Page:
takeover

noun take·over \ ˈtāk-ˌō-vər \
Updated on: 13 Oct 2017

Definition of takeover

:the action or an act of taking over

Examples of takeover in a Sentence

  1. The government experienced a military takeover in 2002.

  2. the new government's high-handed takeover of private industries

Recent Examples of takeover from the Web

These example sentences are selected automatically from various online news sources to reflect current usage of the word 'takeover.' Views expressed in the examples do not represent the opinion of Merriam-Webster or its editors. Send us feedback.

First Known Use of takeover

1910


take over

verb

Definition of take over

transitive verb
:to assume control or possession of or responsibility for
  • military leaders took over the government
intransitive verb
1 :to assume control or possession
2 :to become dominant

Examples of take over in a Sentence

  1. I'll take over for her until she gets back from her morning break.

  2. took over the responsibility of caring for the animals

First Known Use of take over

1618


Financial Definition of TAKEOVER

takeover

What It Is

A takeover is the purchase of a company. A takeover is different from a merger, which occurs when the purchaser and the target both cease to exist and instead form a new, combined company.

How It Works

Let's assume Company XYZ wants to acquire Company ABC. Company XYZ might just start buying ABC shares on the open market, but once Company XYZ acquires 5% of ABC, it must formally (and publicly) declare how many shares it owns to the Securities and Exchange Commission. Company XYZ must also state whether it intends to create an ABC takeover or just hold its existing shares as an investment.

If Company XYZ indeed wants to proceed with the takeover, it will make a tender offer to ABC's board of directors (followed by an announcement to the press). The tender offer will indicate, among other things, how much Company XYZ is willing to pay for ABC and how long ABC shareholders have to accept the offer.

The most common methods of determining the target's value are to look at comparable companies in the industry and to conduct a discounted cash flow analysis, but evaluating other measures such as P/E ratios, price-to-sales ratios, or even replacement costs provides valuable insight. Acquirers often have to pay a premium above the market price of the target company's shares in order to get the shareholders to agree to the takeover.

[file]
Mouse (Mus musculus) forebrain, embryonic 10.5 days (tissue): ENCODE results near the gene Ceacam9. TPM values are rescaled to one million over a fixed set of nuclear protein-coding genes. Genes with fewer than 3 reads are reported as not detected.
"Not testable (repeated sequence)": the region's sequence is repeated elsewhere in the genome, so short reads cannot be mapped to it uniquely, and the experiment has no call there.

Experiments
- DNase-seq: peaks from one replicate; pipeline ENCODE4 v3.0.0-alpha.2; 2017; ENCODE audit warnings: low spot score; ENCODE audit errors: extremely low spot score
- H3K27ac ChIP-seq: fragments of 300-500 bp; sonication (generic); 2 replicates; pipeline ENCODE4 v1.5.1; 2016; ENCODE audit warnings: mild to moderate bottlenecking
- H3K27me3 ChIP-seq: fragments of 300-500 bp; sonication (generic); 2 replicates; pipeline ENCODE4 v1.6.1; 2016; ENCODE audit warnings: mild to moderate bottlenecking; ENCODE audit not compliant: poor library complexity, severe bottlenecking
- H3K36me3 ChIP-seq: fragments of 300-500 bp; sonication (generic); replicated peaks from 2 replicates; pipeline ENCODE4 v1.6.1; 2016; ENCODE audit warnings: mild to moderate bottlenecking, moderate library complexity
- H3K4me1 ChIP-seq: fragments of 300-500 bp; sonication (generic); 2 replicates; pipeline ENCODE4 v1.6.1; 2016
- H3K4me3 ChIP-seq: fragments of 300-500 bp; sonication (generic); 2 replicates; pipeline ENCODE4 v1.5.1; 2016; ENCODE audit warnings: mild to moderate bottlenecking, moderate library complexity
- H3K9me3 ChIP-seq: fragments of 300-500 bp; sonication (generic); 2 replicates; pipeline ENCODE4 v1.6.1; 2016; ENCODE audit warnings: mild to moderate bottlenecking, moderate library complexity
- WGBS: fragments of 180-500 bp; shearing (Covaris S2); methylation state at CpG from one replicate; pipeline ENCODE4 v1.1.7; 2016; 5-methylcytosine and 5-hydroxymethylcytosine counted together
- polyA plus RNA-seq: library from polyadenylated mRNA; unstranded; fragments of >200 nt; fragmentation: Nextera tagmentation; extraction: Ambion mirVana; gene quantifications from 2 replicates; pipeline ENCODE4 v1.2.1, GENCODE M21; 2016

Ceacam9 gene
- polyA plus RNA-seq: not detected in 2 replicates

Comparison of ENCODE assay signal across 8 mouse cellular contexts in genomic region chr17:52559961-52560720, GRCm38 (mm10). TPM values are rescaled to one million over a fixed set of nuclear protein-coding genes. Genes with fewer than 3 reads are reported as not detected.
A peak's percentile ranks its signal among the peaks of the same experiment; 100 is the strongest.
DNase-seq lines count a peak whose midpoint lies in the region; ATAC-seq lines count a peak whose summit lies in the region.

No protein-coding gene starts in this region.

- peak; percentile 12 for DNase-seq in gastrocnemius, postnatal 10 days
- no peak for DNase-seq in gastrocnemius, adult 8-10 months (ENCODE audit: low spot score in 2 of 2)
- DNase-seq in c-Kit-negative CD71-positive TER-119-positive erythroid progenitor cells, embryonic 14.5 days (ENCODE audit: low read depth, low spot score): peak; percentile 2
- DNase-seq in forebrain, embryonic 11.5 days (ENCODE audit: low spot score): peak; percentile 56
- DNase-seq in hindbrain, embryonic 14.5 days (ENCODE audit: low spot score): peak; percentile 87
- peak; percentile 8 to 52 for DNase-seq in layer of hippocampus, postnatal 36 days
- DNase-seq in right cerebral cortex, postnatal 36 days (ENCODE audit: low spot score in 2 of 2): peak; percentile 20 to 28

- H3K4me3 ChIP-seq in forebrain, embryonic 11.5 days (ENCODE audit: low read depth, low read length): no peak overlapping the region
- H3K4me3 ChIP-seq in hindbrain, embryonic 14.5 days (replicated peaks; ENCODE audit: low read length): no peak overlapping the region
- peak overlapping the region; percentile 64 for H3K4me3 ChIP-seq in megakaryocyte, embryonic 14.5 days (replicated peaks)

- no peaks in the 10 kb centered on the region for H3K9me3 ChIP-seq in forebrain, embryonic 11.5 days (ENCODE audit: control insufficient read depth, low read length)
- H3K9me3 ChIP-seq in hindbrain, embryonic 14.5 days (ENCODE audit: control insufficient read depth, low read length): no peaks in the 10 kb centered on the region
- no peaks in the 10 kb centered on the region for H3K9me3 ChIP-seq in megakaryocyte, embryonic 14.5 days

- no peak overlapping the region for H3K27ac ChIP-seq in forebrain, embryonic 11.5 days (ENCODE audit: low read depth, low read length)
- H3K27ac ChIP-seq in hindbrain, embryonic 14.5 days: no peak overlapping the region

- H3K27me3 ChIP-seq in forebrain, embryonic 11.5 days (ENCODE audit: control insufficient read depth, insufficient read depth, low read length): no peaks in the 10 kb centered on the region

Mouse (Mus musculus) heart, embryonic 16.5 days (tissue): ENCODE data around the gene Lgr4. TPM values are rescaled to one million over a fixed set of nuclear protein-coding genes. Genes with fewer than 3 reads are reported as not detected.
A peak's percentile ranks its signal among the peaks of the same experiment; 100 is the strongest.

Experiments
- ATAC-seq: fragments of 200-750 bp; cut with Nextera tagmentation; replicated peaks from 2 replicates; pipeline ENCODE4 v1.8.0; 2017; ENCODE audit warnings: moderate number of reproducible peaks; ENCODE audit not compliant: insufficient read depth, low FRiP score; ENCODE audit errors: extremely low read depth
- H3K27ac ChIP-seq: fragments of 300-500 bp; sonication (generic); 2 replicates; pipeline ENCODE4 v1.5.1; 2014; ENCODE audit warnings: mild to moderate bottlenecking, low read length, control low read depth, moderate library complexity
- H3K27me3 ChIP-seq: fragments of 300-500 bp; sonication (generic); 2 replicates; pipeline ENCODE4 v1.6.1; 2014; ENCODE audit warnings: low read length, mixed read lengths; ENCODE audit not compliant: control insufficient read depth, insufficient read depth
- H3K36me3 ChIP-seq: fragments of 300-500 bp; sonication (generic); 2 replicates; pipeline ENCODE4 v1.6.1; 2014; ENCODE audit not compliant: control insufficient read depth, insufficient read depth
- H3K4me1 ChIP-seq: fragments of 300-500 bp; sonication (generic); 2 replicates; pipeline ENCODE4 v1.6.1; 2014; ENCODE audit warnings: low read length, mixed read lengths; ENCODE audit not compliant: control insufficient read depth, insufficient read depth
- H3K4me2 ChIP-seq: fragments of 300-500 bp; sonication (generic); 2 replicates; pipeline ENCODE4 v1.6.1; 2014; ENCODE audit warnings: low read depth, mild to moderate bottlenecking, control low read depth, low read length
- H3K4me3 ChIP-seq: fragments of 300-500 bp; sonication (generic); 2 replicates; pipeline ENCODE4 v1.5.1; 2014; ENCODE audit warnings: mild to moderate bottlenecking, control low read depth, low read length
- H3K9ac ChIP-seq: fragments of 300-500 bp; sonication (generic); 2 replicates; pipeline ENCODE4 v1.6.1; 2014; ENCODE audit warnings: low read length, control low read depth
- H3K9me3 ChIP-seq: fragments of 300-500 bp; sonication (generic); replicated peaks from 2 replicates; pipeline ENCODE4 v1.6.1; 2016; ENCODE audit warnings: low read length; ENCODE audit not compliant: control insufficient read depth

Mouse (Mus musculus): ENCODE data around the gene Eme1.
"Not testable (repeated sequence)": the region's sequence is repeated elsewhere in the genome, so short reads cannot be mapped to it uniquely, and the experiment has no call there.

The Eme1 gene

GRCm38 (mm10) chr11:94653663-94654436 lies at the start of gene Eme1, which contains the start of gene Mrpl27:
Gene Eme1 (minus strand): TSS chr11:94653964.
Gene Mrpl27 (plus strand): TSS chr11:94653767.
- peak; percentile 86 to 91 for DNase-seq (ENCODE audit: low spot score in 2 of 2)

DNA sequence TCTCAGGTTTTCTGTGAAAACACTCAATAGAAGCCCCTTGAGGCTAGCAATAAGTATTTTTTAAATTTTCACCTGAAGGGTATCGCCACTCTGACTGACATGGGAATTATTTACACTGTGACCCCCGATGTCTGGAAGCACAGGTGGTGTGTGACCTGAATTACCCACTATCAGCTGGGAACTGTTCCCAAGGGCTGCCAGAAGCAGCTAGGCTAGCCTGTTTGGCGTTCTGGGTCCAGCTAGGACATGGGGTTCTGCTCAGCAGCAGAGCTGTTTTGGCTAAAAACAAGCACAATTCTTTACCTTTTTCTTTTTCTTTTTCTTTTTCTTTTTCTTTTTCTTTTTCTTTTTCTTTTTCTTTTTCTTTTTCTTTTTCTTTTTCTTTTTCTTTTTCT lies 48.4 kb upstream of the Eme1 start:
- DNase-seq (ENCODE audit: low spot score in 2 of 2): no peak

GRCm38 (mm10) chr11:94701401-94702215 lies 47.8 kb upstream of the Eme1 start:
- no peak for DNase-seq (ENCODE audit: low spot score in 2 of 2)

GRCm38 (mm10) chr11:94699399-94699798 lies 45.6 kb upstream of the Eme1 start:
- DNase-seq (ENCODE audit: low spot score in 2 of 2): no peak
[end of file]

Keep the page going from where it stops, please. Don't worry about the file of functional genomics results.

Once the tender offer is made, ABC can accept the terms of the offer, negotiate a different price, use a "poison pill" or other defense to avert the deal, or find somebody else to sell to who will pay as much or more as XYZ is offering. If ABC accepts the offer, regulatory bodies then review the transaction to ensure the combination does not create a monopoly or other anticompetitive circumstances within the industries involved. If the regulatory bodies approve the transaction, the parties exchange funds and the deal is closed.

Companies often conduct takeovers with cash, but they also use debt and their own stock as well, and there are often tax consequences associated with each form of currency.

Why It Matters

Takeovers can create a bigger, more competitive, more cost-efficient entities. This synergy -- that is, the idea that the two companies together are more valuable to the shareholders than they are apart -- is elusive, but it is what justifies most takeovers. After all, acquirers always have the much harder option of trying to "grow their own" by starting their own competitive ventures instead of buying someone else's. Targets often succumb to takeovers because at the end of the day, the price is right. And on both sides, a well-executed takeover can be the crowning jewel of a CEO's career.



TAKEOVER Defined for English Language Learners

takeover

noun

Definition of takeover for English Language Learners

  • : an occurrence in which a person, company, etc., takes control of something


Law Dictionary

takeover

noun take·over \ ˈtāk-ˌō-vər \

legal Definition of takeover

:the acquisition of control or possession (as of a corporation)
  • a hostile takeover


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